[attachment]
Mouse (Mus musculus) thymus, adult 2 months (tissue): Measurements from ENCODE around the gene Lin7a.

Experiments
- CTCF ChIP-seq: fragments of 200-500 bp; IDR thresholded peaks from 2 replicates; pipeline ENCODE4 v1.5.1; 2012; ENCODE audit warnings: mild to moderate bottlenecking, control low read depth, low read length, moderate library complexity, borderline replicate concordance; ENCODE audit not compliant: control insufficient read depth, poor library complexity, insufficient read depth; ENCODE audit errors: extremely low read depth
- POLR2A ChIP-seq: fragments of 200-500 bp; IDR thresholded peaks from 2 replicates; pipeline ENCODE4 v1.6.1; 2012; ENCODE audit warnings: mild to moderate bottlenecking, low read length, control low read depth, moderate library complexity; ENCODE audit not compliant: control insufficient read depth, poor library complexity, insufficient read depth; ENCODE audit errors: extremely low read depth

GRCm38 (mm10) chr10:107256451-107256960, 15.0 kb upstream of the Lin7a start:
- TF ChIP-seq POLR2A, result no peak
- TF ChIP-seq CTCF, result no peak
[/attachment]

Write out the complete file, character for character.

Mouse (Mus musculus) thymus, adult 2 months (tissue): Measurements from ENCODE around the gene Lin7a.

Experiments
- CTCF ChIP-seq: fragments of 200-500 bp; IDR thresholded peaks from 2 replicates; pipeline ENCODE4 v1.5.1; 2012; ENCODE audit warnings: mild to moderate bottlenecking, control low read depth, low read length, moderate library complexity, borderline replicate concordance; ENCODE audit not compliant: control insufficient read depth, poor library complexity, insufficient read depth; ENCODE audit errors: extremely low read depth
- POLR2A ChIP-seq: fragments of 200-500 bp; IDR thresholded peaks from 2 replicates; pipeline ENCODE4 v1.6.1; 2012; ENCODE audit warnings: mild to moderate bottlenecking, low read length, control low read depth, moderate library complexity; ENCODE audit not compliant: control insufficient read depth, poor library complexity, insufficient read depth; ENCODE audit errors: extremely low read depth

GRCm38 (mm10) chr10:107256451-107256960, 15.0 kb upstream of the Lin7a start:
- TF ChIP-seq POLR2A, result no peak
- TF ChIP-seq CTCF, result no peak